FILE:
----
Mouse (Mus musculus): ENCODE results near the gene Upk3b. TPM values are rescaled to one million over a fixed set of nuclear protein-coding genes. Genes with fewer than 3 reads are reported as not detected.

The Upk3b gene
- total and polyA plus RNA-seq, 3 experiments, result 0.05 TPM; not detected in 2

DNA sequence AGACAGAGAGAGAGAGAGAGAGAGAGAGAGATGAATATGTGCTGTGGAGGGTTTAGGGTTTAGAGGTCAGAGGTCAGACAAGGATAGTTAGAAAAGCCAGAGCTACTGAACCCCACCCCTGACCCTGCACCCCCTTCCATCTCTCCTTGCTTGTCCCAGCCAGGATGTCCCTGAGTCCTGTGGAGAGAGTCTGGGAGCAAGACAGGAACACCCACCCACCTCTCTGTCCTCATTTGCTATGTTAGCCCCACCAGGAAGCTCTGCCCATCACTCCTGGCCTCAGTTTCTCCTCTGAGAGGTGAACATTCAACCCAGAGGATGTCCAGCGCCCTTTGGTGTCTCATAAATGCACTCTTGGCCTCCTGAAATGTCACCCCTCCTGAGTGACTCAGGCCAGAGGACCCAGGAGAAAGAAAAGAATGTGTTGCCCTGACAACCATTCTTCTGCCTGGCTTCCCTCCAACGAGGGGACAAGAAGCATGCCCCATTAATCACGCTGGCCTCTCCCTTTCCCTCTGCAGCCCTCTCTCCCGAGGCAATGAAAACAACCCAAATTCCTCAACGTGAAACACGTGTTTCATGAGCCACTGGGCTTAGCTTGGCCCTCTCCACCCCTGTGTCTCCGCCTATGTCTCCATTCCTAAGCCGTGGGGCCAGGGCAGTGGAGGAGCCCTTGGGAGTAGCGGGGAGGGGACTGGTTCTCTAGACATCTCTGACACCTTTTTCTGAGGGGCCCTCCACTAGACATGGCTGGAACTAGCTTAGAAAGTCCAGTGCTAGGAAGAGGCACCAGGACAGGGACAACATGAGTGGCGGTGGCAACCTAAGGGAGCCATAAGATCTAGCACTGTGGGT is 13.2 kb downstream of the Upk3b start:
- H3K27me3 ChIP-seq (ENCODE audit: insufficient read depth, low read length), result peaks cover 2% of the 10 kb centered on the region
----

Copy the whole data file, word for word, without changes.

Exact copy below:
Mouse (Mus musculus): ENCODE results near the gene Upk3b. TPM values are rescaled to one million over a fixed set of nuclear protein-coding genes. Genes with fewer than 3 reads are reported as not detected.

The Upk3b gene
- total and polyA plus RNA-seq, 3 experiments, result 0.05 TPM; not detected in 2

DNA sequence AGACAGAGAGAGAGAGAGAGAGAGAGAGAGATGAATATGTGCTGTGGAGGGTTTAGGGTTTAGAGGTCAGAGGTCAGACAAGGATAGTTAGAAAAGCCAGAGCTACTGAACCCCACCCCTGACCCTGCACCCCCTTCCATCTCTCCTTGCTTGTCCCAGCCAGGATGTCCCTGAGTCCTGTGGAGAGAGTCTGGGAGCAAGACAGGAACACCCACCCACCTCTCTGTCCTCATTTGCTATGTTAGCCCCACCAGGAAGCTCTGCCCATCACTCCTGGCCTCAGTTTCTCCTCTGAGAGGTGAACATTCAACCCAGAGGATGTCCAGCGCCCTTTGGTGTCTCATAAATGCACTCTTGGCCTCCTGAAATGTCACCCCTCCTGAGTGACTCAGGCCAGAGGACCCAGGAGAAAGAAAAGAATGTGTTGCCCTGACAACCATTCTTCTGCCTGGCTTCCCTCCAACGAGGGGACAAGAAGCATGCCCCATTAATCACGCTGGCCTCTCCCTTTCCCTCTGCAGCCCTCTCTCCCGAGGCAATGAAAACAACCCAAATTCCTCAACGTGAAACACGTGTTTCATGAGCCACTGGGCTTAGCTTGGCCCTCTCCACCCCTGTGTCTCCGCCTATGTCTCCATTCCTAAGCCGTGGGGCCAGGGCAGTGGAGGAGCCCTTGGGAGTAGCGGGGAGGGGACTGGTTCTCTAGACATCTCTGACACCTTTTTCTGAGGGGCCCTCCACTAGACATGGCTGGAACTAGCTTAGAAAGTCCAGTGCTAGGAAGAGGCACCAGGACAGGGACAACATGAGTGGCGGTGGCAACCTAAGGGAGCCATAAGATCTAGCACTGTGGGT is 13.2 kb downstream of the Upk3b start:
- H3K27me3 ChIP-seq (ENCODE audit: insufficient read depth, low read length), result peaks cover 2% of the 10 kb centered on the region